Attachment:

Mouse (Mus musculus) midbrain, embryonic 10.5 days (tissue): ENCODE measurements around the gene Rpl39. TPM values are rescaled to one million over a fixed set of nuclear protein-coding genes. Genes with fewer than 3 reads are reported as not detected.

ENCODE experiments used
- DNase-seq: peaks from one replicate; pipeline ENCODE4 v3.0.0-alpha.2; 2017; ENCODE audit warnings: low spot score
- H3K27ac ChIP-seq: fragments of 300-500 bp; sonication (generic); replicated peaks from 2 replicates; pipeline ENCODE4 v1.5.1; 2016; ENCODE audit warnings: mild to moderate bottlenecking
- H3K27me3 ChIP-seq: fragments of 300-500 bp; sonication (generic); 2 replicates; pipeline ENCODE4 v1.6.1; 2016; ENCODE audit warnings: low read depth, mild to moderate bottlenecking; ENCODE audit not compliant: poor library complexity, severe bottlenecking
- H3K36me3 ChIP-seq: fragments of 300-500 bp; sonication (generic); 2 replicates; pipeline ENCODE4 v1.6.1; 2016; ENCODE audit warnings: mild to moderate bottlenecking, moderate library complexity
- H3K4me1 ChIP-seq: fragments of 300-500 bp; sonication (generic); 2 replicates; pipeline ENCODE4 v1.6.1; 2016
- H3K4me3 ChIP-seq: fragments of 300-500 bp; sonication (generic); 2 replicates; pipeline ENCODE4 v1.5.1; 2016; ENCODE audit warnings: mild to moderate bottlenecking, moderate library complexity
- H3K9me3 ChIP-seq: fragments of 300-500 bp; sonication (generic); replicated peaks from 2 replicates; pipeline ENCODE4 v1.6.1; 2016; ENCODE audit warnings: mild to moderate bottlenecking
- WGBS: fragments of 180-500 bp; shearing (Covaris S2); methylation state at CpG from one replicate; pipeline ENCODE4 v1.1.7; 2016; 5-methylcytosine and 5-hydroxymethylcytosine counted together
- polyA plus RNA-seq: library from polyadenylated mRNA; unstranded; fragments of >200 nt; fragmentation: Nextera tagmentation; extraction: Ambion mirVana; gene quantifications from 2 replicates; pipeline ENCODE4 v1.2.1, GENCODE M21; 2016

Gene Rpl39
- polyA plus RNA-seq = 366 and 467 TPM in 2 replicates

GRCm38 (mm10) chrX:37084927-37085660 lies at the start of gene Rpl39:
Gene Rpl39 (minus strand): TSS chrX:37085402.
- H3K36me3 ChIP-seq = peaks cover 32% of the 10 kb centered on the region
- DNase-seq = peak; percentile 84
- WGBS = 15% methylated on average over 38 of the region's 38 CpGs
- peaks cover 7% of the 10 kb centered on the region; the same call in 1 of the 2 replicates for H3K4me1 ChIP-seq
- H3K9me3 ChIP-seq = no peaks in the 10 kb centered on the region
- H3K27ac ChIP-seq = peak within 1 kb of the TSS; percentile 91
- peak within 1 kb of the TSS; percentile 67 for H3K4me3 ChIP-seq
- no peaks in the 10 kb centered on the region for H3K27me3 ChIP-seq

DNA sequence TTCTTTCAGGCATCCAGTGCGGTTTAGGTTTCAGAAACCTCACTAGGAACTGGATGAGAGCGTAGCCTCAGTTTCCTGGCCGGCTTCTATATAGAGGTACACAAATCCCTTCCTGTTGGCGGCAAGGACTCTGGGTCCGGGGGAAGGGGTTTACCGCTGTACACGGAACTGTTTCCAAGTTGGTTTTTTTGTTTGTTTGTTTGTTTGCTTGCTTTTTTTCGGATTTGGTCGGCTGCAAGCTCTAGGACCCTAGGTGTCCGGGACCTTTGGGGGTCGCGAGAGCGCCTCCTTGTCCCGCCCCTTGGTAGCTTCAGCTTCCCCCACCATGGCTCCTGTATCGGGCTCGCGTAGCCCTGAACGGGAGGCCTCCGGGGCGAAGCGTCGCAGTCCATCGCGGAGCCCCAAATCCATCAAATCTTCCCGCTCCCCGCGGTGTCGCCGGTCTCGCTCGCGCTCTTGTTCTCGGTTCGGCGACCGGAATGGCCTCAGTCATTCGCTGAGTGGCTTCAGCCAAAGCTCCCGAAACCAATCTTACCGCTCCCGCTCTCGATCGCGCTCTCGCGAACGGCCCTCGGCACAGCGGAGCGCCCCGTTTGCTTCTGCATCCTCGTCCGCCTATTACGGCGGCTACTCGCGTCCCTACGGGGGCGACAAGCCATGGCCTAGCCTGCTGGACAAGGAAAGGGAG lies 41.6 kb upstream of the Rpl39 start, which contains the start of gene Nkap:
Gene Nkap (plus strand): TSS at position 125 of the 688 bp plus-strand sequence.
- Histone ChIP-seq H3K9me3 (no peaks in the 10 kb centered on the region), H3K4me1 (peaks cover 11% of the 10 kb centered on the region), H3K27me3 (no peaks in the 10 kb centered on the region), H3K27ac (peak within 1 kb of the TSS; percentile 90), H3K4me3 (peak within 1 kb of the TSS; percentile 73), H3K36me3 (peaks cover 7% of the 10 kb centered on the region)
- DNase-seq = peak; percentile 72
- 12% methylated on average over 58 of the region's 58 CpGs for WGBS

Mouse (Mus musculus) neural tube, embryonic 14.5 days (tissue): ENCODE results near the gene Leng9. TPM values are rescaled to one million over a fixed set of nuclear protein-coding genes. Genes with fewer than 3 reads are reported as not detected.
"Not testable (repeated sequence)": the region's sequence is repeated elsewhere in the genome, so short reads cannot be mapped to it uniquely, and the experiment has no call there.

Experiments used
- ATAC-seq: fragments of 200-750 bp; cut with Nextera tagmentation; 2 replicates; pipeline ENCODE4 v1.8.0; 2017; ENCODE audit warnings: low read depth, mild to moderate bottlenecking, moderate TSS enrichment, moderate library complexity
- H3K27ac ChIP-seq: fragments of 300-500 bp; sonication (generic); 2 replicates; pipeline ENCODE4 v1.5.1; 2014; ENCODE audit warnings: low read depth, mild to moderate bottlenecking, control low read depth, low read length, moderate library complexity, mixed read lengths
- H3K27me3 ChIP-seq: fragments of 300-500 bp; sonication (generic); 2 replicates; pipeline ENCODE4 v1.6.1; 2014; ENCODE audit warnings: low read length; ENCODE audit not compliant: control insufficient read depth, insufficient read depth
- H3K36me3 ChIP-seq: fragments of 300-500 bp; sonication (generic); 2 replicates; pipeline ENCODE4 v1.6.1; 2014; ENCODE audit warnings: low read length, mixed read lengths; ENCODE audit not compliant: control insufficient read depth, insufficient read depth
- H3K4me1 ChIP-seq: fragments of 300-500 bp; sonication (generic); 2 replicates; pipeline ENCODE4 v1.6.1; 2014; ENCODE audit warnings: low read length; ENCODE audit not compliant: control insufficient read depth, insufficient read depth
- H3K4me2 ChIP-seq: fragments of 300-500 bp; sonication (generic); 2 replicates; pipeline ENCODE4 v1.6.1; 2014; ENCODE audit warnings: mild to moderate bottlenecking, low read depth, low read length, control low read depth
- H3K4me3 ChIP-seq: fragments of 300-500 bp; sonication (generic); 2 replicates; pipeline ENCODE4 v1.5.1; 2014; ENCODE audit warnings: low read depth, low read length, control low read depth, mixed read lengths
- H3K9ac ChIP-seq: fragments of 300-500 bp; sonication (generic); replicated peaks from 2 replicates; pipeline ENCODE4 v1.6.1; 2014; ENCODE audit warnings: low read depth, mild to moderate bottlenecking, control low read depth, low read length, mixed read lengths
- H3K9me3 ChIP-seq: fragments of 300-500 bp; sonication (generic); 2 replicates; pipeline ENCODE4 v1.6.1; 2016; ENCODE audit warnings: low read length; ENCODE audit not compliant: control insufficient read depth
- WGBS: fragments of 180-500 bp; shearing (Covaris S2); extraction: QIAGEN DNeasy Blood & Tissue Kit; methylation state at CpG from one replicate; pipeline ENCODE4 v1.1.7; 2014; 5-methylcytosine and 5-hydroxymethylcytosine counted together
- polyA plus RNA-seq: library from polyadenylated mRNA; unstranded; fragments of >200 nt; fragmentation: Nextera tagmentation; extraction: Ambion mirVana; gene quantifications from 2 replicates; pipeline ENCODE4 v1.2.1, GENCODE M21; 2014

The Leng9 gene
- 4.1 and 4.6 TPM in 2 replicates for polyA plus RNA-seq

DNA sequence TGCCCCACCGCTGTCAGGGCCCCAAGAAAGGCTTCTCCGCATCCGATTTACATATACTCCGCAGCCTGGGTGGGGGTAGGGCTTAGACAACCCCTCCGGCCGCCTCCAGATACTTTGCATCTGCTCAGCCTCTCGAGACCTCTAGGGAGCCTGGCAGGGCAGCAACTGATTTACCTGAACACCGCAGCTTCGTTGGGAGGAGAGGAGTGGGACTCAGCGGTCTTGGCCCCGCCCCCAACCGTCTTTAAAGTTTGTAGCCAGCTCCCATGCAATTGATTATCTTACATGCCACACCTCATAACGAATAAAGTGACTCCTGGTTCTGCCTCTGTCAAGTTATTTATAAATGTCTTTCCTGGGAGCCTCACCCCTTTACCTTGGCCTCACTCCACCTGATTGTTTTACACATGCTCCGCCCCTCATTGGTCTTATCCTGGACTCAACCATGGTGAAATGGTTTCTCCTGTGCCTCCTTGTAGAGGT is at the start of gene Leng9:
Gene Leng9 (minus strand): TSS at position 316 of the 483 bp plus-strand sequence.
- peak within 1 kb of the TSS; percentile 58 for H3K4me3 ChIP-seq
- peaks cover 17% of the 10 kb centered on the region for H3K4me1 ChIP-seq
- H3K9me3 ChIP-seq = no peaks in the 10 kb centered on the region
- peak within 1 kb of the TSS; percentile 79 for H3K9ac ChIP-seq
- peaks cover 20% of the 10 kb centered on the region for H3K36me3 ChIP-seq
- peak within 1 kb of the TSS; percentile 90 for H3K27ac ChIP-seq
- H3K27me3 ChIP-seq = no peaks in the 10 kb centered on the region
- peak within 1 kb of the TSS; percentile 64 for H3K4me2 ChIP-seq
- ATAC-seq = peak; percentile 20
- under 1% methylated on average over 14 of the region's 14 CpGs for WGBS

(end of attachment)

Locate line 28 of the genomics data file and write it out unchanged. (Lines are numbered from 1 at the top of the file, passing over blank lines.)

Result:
- 12% methylated on average over 58 of the region's 58 CpGs for WGBS